The territory of Stymphalus is now called the vale of Zaraká, from a village of this name, about a mile from the eastern extremity of the lake. The remains of the city upon the projecting cape already mentioned are more important than the cursory notice of Pausanias would lead one to expect. They cover the promontory, and extend as far as the fountain, which was included in the city. On the steepest part, which appears from below like a separate hill, are the ruins of the polygonal walls of a small quadrangular citadel. The circuit of the city walls, with their round towers, may be traced. To the east, beneath the acropolis, are the foundations of a temple in antis; but the most important ruins are those on the southern side of the hill, where are numerous remains of buildings cut out of the rock. About ten minutes N. of Stymphalus, are the ruins of the medieval town of Krónia (Leake, Morea, vol. iii. p. 108, seq.; Peloponnesiaca, p. 384; Boblaye, Recherches, &c., p. 384; Ross, Reisen im Peloponnes, p. 54; Curtius, Peloponnesos, vol. i. p. 201, seq.).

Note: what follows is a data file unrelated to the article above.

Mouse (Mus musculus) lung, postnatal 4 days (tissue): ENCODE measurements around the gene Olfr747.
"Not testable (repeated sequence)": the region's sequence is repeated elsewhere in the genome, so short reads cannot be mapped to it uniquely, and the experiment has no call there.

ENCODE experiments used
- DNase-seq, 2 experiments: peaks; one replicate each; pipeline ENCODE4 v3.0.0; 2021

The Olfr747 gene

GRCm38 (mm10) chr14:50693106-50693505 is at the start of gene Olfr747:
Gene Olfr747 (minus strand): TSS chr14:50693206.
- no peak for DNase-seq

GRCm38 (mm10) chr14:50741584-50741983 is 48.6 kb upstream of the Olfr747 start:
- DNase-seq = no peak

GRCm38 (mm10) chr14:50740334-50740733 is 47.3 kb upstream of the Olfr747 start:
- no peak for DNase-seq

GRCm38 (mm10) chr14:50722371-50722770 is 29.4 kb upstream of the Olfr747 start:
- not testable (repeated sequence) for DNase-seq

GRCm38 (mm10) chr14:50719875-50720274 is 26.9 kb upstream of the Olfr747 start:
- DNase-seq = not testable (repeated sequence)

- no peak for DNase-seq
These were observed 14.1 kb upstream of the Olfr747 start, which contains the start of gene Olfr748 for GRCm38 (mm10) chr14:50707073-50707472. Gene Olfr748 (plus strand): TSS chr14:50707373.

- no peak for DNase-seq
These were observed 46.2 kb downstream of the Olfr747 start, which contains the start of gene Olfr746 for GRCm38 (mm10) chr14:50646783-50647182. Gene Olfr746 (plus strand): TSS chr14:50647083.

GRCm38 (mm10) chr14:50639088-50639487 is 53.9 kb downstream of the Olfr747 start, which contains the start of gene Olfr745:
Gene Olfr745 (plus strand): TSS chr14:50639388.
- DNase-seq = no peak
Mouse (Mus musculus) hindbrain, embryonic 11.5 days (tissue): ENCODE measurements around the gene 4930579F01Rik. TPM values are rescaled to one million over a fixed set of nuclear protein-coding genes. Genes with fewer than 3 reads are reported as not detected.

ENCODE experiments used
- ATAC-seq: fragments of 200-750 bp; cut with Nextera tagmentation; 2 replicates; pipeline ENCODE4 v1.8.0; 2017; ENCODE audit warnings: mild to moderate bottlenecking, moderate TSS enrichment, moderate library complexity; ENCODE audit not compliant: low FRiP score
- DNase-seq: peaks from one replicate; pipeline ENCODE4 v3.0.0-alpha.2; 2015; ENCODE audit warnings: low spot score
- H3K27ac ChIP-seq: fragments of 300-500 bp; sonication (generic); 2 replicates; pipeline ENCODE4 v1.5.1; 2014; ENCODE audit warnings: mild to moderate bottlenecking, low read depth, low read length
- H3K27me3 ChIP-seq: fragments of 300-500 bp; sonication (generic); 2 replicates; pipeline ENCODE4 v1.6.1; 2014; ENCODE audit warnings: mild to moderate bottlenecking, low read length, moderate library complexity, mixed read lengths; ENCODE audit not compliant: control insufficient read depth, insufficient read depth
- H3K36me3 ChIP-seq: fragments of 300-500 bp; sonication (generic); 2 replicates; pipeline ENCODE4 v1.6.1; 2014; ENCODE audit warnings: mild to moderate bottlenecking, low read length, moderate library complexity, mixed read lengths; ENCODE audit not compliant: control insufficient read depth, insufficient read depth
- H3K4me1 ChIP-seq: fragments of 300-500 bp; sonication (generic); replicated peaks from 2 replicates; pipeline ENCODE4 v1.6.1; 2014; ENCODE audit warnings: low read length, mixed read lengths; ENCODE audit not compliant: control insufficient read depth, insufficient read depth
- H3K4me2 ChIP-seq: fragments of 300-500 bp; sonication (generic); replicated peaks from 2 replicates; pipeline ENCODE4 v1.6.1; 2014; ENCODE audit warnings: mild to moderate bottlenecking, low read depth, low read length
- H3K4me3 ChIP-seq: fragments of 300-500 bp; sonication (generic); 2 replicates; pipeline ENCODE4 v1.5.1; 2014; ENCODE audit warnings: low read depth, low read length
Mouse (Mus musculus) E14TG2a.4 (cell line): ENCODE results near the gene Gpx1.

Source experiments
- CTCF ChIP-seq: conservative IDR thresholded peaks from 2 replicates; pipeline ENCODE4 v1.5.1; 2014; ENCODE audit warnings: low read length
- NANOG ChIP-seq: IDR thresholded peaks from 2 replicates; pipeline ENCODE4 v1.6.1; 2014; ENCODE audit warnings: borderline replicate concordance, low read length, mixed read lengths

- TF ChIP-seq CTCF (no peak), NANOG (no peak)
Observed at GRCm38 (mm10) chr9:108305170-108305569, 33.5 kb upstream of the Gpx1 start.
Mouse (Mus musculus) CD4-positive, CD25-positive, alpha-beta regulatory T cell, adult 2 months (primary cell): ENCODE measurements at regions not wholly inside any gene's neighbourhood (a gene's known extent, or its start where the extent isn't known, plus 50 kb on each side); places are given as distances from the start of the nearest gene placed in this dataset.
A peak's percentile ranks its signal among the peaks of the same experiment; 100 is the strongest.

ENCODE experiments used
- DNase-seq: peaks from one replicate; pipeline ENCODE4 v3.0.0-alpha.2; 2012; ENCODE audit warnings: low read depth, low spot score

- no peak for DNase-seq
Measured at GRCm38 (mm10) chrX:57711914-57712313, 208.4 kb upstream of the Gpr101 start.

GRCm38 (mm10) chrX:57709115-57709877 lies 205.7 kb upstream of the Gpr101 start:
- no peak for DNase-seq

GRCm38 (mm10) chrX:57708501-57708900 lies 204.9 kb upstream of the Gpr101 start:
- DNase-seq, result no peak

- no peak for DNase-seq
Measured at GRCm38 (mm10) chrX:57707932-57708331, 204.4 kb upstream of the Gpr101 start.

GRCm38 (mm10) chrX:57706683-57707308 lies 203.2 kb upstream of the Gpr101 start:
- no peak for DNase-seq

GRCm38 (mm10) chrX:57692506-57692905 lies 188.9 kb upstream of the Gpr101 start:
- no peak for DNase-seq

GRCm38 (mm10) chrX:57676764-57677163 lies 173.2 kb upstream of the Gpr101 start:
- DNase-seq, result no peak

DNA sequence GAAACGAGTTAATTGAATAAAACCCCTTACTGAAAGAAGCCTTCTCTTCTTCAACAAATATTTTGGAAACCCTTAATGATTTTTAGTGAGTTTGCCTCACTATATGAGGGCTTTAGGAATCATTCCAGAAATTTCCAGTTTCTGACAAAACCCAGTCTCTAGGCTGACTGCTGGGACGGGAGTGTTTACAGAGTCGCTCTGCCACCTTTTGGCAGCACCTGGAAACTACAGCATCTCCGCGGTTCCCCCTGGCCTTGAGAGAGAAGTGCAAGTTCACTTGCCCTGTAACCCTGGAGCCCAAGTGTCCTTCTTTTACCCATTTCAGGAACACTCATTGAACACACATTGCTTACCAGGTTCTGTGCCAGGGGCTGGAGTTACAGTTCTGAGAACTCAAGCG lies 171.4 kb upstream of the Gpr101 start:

1 There was also a small town, Apelaurus, which is mentioned by Livy as the place where the Achaeans under Nicostratus gained a victory over the Macedonians under Androsthenes, B.C. 197. (Liv. 33.14.)